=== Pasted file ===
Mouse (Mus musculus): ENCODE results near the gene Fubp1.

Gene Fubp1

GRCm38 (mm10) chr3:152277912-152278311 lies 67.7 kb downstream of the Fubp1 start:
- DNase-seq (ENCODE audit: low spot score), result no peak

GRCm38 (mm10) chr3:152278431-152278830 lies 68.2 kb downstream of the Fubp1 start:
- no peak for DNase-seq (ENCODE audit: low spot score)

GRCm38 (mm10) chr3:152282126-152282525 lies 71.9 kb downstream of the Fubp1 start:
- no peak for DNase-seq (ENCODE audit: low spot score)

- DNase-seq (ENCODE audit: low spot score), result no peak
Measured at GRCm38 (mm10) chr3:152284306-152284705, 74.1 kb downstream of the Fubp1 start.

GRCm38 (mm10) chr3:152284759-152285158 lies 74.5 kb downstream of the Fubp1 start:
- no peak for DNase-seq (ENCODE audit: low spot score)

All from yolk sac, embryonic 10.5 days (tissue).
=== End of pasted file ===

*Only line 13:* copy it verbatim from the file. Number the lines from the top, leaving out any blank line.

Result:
All from yolk sac, embryonic 10.5 days (tissue).